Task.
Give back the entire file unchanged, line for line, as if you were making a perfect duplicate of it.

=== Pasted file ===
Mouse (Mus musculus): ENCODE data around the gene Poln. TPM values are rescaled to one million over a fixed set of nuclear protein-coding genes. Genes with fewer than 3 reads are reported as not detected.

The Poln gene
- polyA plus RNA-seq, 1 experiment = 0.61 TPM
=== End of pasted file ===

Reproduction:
Mouse (Mus musculus): ENCODE data around the gene Poln. TPM values are rescaled to one million over a fixed set of nuclear protein-coding genes. Genes with fewer than 3 reads are reported as not detected.

The Poln gene
- polyA plus RNA-seq, 1 experiment = 0.61 TPM